Tackling the Tough Stuff

24 Mar

First – PLEASE take the time to read this article by Adam Strassberg, M.D. about teen suicide in his community AND good parenting.

This is my commentary about both Adam’s article and my experience, first as a high school counselor and coach and now as the parent of a teenager.

Way back in the mid-80’s, on my first day ever as a young high school counselor (as in not that much older than the students and much younger than the majority of the staff) at a local Catholic girls high school, I walked into a flurry of shock, tears and grief. Over the Labor Day weekend, a young girl who was a super star senior at my new school the year before and had just begun her studies at the University of Michigan, had committed suicide.

Although I had taken a couple of classes on death and dying and had experienced the heartache of losing my father when I was eight (though not by his own hand); and although I was fairly comfortable talking to people about losing loved ones, nothing could quite prepare me for the overwhelming grief of an entire school and community.

One by one, students – and the occasional teacher – walked into my office to share their angst and sadness. I realized quickly that almost everyone related this young girl’s death and troubles to their own. Some wondered if they could have prevented it, a few questioned if they could be heading down the same path. Many just wanted a shoulder to cry on. More than a few claimed they were her best friend and never saw this coming and a handful threw their anger and confusion onto the girl herself.

My takeaway from the hardest way ever to start a new job was to make sure I was asking the right questions, observing the answers carefully and if needed, intervene or refer appropriately. It also paved my way for other untimely deaths, suicides and attempts, as I continued my teaching and coaching career for the next 25 years.

For kids – and adults as well, it is imperative to understand that someone else’s suicide is never the fault of anyone left behind. So many of us, who have experienced a close friend or family member’s suicide believe ‘If I had only….’ Unfortunately, it doesn’t work like that. When a person is troubled, depressed, ill or desperate enough to end their life, it isn’t about the rest of us. What a difficult thing to wrap your head around, right?

And of course, there is another side of this coin when a kid is teased or bullied – in person or through the cyber network, but again we have to hope that parental intervention is in place to help a child through that situation. As always, I will defend the fact that I still monitor my son’s online activity by occasionally checking texts, Twitter and Snapchat and the like. (You can read more about that here.)   Not only do I get to see what he’s saying or repeating to others, but I also keep a pulse on what’s being said to him. It might seem like a double-edged sword to many parents, but it helps me have a deeper sense of what’s happening in his increasingly complex world.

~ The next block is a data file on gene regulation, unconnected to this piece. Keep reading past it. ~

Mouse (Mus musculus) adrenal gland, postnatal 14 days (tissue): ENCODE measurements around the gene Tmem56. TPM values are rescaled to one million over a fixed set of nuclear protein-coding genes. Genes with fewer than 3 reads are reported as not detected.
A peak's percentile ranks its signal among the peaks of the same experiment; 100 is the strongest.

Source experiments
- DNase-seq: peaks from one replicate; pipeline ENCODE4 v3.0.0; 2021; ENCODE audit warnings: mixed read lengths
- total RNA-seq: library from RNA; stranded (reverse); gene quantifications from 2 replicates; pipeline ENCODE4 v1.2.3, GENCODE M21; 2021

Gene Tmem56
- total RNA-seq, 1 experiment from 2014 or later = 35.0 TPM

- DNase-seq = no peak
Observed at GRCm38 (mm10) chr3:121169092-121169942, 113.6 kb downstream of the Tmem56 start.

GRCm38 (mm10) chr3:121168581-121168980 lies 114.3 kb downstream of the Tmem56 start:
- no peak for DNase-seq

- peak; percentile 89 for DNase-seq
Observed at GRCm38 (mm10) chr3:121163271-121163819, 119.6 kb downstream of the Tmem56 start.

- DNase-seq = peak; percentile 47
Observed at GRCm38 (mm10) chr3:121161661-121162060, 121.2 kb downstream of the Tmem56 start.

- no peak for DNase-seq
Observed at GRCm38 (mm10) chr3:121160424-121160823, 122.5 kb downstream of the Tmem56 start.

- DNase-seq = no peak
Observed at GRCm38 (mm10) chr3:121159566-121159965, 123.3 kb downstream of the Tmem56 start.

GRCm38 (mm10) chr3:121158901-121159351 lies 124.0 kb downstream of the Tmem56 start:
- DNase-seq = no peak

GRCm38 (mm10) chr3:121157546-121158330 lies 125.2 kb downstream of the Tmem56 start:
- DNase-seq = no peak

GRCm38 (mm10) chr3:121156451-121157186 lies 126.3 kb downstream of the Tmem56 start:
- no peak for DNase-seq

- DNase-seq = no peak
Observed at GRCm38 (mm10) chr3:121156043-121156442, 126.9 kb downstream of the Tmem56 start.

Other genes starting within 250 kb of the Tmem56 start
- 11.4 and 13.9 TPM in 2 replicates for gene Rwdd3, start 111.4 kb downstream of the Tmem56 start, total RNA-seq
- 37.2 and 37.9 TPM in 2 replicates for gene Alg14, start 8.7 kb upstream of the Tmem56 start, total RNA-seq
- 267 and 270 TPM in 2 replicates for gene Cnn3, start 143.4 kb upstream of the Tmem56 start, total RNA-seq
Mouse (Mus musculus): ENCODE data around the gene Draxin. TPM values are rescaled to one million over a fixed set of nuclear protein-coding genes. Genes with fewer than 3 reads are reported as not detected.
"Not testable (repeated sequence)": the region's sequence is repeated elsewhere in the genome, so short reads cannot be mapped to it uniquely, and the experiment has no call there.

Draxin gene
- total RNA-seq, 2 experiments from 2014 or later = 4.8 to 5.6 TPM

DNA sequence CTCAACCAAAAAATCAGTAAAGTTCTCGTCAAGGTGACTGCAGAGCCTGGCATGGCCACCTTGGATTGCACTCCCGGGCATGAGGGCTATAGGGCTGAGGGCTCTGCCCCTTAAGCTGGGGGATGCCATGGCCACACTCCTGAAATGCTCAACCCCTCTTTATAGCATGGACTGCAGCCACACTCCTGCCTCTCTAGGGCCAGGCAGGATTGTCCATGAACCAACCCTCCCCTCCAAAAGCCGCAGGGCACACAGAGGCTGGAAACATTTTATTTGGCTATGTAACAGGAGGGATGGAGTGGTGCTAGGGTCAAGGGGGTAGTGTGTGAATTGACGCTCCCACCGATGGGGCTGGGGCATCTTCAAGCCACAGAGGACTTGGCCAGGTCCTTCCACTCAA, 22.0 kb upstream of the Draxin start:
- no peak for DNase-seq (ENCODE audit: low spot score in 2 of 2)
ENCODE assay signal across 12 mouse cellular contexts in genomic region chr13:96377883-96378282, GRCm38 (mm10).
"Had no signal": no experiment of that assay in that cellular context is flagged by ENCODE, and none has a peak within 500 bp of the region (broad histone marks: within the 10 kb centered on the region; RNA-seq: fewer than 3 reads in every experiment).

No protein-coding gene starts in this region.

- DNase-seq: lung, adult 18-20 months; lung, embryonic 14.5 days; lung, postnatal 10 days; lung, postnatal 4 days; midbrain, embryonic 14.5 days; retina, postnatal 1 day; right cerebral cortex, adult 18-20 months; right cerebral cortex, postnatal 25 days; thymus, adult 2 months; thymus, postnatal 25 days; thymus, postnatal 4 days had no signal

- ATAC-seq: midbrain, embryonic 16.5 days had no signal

As a parent, it is clear to me that talk of death, depression and suicide must come early – with calm and security and without trepidation. The number one thing I believe any parent can and must begin with is to reassure our kids that there is NOTHING that they cannot come to us with and NOTHING we won’t help them get through. NOTHING.

And those reassurances should be so quick and constant – and should start when our kids are little and be consistent as they grow.

I recently had the opportunity to reiterate this to Ben…

In Ben’s ninth grade English class, they are studying Romeo and Juliet. After all the grumbles about Shakespearean writing and complaints about its relevance to modern day life, Ben told me that he thought it was unrealistic and ridiculous that these two very young people could first, fall in love in such a short period of time and second, take their lives over one another.

As my good friend and blog editor Sarah reminded me – Romeo and Juliet THINK they are in love, but it’s really more about infatuation, lust and the desire to rebel against the authorities that tell them they cannot be together. (Sarah is not only very smart, but also a former 9th grade English teacher.) And perhaps if we, as parents, were required to re-read Romeo and Juliet, we might not use so many absolutes and ‘forbiddens’ when we are dealing with our children – in fact, we may even be more careful about sharing our biases and prejudices with them, as well.

I won’t lie – I breathed a sigh of relief at Ben’s simple assessment of Romeo and Juliet’s predicament, but I also made a brief point that maybe, just maybe, neither of them thought they could approach their parents as confidants, leaving them to feel very alone in the world and without options. (Sarah also reminded me that they each confided in adults – Juliet to her maid and Romeo to his priest), but as headstrong children, they proceeded according to their own plans.

And then I reminded him quickly but surely, that there was nothing he couldn’t come to us with.

Except to listen to him whine about his March Madness Bracket, then he’s on his own. (Oh, and presently MY bracket is at 97.2 % correct, his is 35. Just saying…).

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